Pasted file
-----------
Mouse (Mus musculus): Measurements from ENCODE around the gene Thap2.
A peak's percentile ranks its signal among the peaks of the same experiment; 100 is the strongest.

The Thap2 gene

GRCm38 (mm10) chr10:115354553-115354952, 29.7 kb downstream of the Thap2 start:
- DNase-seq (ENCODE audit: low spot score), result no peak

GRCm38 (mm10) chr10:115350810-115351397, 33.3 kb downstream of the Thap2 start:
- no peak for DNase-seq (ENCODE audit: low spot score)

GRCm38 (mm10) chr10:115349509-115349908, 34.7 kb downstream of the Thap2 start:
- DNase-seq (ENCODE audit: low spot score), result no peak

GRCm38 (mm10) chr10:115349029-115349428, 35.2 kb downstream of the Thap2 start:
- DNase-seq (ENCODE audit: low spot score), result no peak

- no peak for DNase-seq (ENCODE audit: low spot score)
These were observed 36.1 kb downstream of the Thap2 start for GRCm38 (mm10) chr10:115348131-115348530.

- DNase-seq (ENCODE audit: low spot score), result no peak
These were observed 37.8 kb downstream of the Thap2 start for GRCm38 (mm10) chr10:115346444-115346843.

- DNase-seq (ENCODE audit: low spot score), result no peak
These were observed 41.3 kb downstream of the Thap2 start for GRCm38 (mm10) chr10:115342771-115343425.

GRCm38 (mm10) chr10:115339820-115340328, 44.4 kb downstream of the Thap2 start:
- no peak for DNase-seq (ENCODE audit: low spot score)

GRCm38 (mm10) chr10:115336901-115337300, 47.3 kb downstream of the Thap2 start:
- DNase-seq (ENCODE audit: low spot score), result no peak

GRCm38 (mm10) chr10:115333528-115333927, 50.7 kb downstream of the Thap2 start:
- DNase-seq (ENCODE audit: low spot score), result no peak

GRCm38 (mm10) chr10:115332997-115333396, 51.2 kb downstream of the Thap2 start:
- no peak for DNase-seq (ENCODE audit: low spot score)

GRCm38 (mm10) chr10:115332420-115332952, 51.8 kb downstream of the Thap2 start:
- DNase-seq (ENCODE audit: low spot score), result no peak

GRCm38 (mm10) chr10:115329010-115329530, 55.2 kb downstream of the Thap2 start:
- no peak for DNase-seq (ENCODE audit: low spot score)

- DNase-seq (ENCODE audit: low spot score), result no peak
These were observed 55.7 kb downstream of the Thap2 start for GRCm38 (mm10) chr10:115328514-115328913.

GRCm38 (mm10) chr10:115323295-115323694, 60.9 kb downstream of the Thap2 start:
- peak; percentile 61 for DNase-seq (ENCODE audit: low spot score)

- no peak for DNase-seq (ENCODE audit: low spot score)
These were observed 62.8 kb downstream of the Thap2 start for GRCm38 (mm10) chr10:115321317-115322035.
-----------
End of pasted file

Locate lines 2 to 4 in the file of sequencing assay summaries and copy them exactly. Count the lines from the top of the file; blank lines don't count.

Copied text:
A peak's percentile ranks its signal among the peaks of the same experiment; 100 is the strongest.

The Thap2 gene

GRCm38 (mm10) chr10:115354553-115354952, 29.7 kb downstream of the Thap2 start: